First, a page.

Baby Isn't Sleeping?
It’s a beautiful thing, to experience being a parent. While it’s beautiful, it’s a tough job and if you have decided to go for it and become a parent, you’re going to experience highs and lows that you really can’t find anywhere else in life. There are some experiences that life has to offer that you can treasure but there are others that can feel like a nightmare. And yet parents are expected to put up and shut up and not talk about their experiences. This is probably to stop them from traumatizing future parent generations!
One of the hardest things to cope with as a human being is a lack of sleep. You might think you can cope when you’re doing night shifts or late nights at the office. After all, you’ve pulled all nighters before, why would having a baby be any different? Let me tell you, though: a baby keeping you up is a VERY different type of sleep deprivation than you choosing to work through the night. When you choose to work overnight, you know that you can stop any time and you are in control of your own physical limitations. A baby forces you to do something completely different. They force you to remain awake and tend to their needs, so when your baby chooses not to sleep and you’re already worn out, it can feel like torture!
Babies not sleeping is not news. Throughout the annals of history, you’ll read about the four month sleep leap and the sleep regression at nine months old. You’ll read about the parents that switch off and take turns and you’ll read about the exhausted mothers being left to do it all. You might also read about the concerns parents have about why their children aren't sleeping and that’s why we’re writing this article for you. Infant sleep is not a thing to mess with, and so you have to learn all you can about your baby’s sleep as much as possible. In this article, we’re going to talk about why your baby isn’t sleeping so that you don't feel like you’re losing your mind. You might not be the problem, here!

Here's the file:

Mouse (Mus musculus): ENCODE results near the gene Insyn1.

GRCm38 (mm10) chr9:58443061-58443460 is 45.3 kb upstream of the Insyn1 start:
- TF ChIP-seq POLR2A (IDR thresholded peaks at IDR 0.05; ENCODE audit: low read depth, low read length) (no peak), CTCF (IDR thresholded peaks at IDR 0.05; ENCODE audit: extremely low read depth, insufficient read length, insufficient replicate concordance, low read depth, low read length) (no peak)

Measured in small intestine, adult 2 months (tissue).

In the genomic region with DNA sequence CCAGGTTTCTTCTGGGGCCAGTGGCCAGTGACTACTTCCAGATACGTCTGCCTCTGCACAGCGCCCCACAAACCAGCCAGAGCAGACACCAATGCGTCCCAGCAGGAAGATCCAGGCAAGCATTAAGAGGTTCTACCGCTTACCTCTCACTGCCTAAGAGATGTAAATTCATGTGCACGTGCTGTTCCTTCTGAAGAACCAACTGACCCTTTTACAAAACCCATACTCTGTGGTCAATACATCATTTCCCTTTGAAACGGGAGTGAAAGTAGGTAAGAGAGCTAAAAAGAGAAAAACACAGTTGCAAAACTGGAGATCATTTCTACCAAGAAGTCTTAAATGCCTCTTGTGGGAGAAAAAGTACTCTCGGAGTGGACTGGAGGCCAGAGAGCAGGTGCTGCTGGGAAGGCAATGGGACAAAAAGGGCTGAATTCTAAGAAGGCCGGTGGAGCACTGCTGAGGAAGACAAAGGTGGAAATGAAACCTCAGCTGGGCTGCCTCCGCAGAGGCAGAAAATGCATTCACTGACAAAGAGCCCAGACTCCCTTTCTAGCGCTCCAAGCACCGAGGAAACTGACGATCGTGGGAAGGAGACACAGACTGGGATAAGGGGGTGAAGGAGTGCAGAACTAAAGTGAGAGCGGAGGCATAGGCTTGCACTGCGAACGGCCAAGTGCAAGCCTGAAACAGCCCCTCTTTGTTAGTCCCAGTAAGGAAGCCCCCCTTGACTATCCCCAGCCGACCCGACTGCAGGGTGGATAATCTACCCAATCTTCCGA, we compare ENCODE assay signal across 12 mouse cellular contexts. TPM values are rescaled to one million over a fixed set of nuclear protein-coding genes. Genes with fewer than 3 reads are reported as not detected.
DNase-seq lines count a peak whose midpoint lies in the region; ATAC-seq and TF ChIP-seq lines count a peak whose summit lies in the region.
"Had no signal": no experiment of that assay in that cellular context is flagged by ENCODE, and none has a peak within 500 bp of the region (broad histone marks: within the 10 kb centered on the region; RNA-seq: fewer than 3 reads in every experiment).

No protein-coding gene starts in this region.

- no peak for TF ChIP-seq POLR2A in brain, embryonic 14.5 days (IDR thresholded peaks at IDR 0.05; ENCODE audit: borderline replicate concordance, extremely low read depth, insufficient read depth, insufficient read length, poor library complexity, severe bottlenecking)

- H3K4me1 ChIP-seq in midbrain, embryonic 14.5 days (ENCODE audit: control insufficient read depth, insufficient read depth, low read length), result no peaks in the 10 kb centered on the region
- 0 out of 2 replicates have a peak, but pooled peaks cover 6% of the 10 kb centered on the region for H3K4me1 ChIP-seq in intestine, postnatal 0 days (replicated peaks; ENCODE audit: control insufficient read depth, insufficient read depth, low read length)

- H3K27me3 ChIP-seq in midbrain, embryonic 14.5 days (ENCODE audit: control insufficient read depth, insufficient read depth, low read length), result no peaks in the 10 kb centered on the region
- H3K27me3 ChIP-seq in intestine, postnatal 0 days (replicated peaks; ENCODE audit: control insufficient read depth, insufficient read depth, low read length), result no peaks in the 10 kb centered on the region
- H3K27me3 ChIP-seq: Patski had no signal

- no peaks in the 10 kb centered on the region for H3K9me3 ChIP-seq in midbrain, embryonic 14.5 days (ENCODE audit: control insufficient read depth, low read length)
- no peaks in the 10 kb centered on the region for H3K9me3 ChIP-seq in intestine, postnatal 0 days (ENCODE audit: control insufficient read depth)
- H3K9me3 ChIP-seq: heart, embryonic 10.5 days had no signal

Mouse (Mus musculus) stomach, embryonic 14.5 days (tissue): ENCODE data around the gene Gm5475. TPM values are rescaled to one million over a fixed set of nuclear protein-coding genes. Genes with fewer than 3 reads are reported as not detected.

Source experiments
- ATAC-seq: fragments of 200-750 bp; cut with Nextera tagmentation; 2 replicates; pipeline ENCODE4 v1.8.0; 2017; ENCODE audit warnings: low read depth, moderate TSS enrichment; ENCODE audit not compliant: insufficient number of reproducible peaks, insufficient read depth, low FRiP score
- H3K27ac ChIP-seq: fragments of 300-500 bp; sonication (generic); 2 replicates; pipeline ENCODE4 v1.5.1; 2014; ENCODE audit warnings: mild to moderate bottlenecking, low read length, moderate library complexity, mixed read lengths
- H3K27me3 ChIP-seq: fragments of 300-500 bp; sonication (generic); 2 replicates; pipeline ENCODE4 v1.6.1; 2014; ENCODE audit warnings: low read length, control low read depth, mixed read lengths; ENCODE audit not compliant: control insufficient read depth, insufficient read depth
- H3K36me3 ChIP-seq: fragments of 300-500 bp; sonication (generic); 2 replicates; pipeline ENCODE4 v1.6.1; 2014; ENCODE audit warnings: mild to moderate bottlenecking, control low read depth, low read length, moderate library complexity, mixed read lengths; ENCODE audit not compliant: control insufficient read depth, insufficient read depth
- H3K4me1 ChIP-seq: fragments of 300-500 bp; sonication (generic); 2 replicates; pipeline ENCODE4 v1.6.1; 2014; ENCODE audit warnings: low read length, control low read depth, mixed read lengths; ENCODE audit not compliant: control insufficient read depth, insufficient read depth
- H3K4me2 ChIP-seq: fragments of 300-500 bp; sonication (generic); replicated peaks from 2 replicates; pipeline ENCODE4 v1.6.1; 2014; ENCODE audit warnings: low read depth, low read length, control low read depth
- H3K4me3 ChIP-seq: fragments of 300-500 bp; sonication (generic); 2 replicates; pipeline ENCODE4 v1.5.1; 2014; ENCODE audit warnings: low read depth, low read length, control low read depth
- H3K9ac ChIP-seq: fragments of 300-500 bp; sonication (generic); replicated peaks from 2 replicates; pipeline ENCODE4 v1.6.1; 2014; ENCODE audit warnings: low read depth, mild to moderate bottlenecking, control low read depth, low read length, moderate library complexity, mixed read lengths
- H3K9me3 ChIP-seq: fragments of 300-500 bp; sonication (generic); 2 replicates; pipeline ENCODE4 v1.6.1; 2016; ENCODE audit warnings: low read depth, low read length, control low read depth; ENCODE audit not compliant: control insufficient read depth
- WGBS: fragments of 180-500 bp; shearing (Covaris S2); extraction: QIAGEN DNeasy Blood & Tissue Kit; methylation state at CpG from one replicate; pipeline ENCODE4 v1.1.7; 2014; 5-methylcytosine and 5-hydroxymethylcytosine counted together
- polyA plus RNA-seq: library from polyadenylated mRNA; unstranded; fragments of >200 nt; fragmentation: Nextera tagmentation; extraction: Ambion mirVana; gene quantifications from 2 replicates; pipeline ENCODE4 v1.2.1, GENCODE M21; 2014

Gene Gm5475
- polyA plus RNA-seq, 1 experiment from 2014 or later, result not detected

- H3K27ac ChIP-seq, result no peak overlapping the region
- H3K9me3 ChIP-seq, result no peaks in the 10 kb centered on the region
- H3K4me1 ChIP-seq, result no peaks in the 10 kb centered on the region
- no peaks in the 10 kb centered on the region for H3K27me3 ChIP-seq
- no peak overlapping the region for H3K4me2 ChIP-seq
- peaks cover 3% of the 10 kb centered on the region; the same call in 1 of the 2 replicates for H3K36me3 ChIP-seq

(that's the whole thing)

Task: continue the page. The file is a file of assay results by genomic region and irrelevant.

They’re hungry and thirsty
Babies only have one method of communication and that’s to cry. They also have the tiniest tummies, about the size of a walnut at birth. That means that they will wake frequently whenever they are hungry and thirsty and expect some kind of feed. Whether you bottle or breast feed is irrelevant; they just care about the milk. Babies cluster feed until around 3 months old when a more routined way of eating becomes their norm. Babies have growth spurts as they get older, and the worst thing you could do is try to force your baby into a routine. What you CAN do, is feed on demand as they demand it, and meet your baby's needs. You will quickly learn to anticipate when their next feed is due and be able to get ahead of it.
Silent reflux is waking them up
There are some articles out there that talk about sleep props and sleep aids. This is not something they will ever need; even if they have silent reflux. This is where the acid in their little tummies refluxes back up the esophagus and burns their little throats. It’s not comfortable and if you’ve ever popped an antacid, you’ll know that! So, the best thing that you can do here is to keep your baby upright after they’ve had a feed – long enough to burp and to let their milk settle in their tummy. Sleep props are not needed, just time before you lay them on their back safely.